Rand Study: No Fault Insurance, No Effect On Accident Rates
July 18, 2001
Some studies have found that no-fault auto insurance increases accident rates by reducing drivers' incentives to drive carefully. But a RAND analysis of accident trends in the United States between 1967 and 1998 found no significant difference between accident rates in no-fault and tort liability auto insurance states.
- No-fault auto insurance requires individuals to carry personal injury protection (PIP) insurance that compensates them, regardless of fault, for economic losses sustained in automobile accidents and prohibits or severely limits lawsuits for non-economic damages such as pain and suffering.
- Thirteen states currently either mandate no-fault auto insurance or allow drivers to choose between no-fault and tort insurance.
- Under traditional tort-based auto insurance, liability insurance compensates third parties for injuries caused by the insured driver, and personal injury protection is typically voluntary.
Unlike previous studies, the RAND study compared differences in accident rates between tort and no-fault states both before and after the 1971 to 1976 period in which no-fault laws were implemented. Controlling for state characteristics,
- In both tort and no-fault states, fatal accidents per vehicle miles traveled fell steadily -- and over the study period, by a statistically insignificant 3 percent less in no-fault states than in tort states.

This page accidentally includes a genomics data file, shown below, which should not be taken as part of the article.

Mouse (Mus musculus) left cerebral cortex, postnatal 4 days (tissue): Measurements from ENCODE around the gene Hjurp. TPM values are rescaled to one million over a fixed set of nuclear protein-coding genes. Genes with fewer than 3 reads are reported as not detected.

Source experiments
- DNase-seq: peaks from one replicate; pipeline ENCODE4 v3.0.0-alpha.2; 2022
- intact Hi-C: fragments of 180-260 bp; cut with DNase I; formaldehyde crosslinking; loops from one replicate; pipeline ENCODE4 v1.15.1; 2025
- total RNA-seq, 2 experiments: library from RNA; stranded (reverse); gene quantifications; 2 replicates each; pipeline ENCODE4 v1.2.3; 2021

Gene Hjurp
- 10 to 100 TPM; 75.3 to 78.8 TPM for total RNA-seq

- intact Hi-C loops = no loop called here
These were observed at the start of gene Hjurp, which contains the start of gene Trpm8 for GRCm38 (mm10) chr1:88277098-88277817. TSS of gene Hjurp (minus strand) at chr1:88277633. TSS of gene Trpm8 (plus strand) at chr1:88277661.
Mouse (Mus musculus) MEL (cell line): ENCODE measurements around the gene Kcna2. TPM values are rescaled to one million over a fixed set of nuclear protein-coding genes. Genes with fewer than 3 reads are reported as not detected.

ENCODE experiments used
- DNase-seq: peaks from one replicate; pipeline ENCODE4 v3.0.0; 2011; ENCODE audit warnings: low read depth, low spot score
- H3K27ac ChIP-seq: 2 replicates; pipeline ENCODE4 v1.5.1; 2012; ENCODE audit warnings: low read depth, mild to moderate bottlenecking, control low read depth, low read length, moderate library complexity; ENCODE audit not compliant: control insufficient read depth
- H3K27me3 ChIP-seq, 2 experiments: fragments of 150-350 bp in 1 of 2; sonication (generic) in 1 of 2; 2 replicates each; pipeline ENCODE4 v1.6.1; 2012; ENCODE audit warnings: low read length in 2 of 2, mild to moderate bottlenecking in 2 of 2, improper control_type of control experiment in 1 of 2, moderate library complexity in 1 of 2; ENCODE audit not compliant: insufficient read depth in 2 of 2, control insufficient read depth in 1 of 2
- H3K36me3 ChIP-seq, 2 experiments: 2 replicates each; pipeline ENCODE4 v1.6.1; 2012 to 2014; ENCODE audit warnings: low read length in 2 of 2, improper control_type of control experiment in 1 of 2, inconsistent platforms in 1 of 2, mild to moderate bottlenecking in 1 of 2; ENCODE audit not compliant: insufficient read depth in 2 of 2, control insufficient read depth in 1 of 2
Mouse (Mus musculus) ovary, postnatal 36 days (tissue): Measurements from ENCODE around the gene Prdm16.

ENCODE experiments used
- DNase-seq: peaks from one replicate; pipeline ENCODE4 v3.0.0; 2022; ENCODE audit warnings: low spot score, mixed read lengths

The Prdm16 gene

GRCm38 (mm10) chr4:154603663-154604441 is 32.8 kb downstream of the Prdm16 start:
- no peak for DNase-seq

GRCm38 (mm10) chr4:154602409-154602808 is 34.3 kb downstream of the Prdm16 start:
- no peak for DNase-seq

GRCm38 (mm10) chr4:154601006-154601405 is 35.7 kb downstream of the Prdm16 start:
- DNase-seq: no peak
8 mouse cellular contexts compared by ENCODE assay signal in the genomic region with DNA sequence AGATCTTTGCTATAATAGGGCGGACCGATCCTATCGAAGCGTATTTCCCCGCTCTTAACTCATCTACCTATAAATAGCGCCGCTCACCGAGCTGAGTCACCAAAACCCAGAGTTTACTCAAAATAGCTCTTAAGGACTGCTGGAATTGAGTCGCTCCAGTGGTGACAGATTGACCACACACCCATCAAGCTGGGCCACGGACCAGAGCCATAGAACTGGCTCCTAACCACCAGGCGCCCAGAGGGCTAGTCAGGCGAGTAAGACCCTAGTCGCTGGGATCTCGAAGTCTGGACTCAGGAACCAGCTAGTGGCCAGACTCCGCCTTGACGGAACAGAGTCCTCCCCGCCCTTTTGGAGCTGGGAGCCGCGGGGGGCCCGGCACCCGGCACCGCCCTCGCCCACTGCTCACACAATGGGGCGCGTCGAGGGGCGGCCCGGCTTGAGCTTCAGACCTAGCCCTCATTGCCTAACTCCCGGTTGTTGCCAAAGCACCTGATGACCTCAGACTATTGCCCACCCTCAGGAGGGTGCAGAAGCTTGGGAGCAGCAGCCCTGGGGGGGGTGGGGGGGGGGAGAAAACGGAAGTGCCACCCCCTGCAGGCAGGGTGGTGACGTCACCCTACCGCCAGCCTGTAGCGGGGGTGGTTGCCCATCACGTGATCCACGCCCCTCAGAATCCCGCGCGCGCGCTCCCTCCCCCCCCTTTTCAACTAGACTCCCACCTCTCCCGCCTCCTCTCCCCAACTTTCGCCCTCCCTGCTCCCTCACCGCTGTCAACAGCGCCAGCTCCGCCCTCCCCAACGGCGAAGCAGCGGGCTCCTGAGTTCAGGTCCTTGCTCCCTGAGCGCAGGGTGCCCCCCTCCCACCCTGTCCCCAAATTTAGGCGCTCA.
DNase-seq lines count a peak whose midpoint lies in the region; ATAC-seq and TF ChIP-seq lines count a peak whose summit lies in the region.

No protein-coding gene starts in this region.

- However, negligent acts by drivers were a contributory factor in about 58 percent of fatal accidents in tort states, compared with 54 percent in no-fault states.
- Overall accident rates were no higher in no-fault states than in tort states.
Researchers note that no-fault insurance creates many of the same incentives to drive carefully as does tort insurance. For instance, getting into an accident in a no-fault state is just as likely to increase insurance premiums as getting into an accident in a tort state.
Source: "No-Fault Auto Insurance Unrelated to Accident Rates," Research Brief, Rand Institute for Civil Justice, June 2001; based on David S. Loughran, "The Effect of No-Fault Automobile Insurance on Driver Behavior and Automobile Accidents in the United States," RAND Institute for Civil Justice, 2001, 1700 Main Street, P.O. Box 2138, Santa Monica, Calif. 90407, (310) 393-0411.
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